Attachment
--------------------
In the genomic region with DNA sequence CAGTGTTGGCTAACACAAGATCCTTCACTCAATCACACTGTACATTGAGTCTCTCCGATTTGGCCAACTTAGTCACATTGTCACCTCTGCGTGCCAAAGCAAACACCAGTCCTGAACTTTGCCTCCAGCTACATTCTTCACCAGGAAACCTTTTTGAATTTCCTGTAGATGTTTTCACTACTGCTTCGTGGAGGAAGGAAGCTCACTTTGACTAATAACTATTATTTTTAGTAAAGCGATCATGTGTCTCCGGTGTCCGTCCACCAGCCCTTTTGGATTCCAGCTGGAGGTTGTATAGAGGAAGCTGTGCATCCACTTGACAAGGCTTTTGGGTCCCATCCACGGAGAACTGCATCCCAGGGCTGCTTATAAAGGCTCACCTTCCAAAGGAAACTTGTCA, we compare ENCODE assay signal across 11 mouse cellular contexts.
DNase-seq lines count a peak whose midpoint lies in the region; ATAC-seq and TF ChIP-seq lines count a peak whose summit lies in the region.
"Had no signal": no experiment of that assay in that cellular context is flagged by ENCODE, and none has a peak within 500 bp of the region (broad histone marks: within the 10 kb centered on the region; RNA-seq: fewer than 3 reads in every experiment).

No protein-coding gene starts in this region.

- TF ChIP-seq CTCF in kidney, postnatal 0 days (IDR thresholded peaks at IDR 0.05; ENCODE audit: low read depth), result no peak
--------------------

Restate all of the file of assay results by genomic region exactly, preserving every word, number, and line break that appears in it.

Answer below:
In the genomic region with DNA sequence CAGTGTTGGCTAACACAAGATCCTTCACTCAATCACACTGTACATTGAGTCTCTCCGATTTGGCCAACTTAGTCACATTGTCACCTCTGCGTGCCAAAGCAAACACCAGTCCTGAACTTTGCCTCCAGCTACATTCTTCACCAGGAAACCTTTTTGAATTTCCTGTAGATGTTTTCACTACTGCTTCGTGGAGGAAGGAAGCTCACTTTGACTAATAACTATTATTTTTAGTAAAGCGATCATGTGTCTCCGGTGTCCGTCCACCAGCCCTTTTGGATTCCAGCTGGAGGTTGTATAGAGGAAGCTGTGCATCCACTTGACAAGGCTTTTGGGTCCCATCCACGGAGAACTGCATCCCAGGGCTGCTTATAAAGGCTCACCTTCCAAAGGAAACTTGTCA, we compare ENCODE assay signal across 11 mouse cellular contexts.
DNase-seq lines count a peak whose midpoint lies in the region; ATAC-seq and TF ChIP-seq lines count a peak whose summit lies in the region.
"Had no signal": no experiment of that assay in that cellular context is flagged by ENCODE, and none has a peak within 500 bp of the region (broad histone marks: within the 10 kb centered on the region; RNA-seq: fewer than 3 reads in every experiment).

No protein-coding gene starts in this region.

- TF ChIP-seq CTCF in kidney, postnatal 0 days (IDR thresholded peaks at IDR 0.05; ENCODE audit: low read depth), result no peak